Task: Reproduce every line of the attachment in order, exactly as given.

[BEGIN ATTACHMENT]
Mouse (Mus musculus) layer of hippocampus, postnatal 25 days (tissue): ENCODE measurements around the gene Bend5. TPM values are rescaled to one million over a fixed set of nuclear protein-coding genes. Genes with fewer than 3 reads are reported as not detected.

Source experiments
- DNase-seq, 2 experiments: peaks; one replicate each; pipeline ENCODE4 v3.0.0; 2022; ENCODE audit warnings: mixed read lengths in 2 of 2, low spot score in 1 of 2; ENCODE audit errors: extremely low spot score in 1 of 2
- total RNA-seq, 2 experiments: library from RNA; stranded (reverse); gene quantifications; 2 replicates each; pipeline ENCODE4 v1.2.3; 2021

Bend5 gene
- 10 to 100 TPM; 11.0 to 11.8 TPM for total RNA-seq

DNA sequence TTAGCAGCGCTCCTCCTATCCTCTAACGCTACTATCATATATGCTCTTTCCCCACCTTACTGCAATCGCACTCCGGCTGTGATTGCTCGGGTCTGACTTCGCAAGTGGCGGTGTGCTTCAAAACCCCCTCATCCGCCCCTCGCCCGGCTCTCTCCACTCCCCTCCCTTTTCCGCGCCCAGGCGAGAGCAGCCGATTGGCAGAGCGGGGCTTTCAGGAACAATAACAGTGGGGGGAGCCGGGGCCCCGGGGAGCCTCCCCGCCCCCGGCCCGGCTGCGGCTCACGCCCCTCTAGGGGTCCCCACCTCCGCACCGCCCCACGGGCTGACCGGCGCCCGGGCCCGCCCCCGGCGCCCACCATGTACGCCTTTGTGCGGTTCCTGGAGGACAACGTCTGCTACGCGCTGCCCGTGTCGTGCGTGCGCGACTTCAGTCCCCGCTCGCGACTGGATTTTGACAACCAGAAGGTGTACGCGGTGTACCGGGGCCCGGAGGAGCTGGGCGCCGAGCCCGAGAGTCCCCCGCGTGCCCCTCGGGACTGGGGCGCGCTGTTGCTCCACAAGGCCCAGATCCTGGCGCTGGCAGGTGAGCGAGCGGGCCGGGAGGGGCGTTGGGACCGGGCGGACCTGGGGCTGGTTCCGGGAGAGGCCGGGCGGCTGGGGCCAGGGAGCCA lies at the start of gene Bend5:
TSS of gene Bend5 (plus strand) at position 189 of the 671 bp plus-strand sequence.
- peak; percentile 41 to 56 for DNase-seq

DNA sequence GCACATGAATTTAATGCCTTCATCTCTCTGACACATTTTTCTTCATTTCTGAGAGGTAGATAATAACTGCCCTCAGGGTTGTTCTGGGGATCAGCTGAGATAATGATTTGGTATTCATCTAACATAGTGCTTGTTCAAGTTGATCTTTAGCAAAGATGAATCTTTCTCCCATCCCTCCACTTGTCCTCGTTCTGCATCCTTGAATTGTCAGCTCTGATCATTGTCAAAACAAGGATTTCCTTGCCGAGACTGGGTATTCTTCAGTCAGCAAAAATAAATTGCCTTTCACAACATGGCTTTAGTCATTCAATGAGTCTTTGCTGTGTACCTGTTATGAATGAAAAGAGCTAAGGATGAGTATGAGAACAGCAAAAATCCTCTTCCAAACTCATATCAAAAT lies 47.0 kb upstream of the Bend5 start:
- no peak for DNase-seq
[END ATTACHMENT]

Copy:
Mouse (Mus musculus) layer of hippocampus, postnatal 25 days (tissue): ENCODE measurements around the gene Bend5. TPM values are rescaled to one million over a fixed set of nuclear protein-coding genes. Genes with fewer than 3 reads are reported as not detected.

Source experiments
- DNase-seq, 2 experiments: peaks; one replicate each; pipeline ENCODE4 v3.0.0; 2022; ENCODE audit warnings: mixed read lengths in 2 of 2, low spot score in 1 of 2; ENCODE audit errors: extremely low spot score in 1 of 2
- total RNA-seq, 2 experiments: library from RNA; stranded (reverse); gene quantifications; 2 replicates each; pipeline ENCODE4 v1.2.3; 2021

Bend5 gene
- 10 to 100 TPM; 11.0 to 11.8 TPM for total RNA-seq

DNA sequence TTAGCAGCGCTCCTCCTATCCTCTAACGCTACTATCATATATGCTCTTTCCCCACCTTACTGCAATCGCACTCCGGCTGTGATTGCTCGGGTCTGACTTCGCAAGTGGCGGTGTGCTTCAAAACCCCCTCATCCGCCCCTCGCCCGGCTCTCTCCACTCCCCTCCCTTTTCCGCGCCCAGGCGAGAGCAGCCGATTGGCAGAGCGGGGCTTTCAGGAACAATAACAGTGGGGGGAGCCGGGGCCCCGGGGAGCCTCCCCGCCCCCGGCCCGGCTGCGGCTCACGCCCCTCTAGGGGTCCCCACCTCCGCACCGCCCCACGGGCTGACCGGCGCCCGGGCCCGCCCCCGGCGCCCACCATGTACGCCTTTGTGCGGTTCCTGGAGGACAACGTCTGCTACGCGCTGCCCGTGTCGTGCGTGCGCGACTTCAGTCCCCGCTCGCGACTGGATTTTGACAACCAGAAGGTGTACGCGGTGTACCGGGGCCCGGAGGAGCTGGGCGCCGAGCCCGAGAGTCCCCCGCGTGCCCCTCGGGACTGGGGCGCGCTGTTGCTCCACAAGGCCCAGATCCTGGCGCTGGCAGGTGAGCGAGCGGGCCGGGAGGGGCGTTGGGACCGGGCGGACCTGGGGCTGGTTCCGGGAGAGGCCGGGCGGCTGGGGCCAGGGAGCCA lies at the start of gene Bend5:
TSS of gene Bend5 (plus strand) at position 189 of the 671 bp plus-strand sequence.
- peak; percentile 41 to 56 for DNase-seq

DNA sequence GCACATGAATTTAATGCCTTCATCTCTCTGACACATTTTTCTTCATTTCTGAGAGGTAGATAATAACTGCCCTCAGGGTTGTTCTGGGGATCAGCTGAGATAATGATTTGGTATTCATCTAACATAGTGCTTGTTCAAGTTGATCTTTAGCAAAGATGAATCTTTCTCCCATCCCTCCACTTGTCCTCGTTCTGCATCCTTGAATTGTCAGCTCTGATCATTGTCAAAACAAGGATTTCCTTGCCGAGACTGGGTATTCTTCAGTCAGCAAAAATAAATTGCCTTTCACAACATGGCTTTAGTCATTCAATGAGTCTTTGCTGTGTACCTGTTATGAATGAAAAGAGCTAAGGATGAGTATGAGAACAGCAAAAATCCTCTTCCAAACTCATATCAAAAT lies 47.0 kb upstream of the Bend5 start:
- no peak for DNase-seq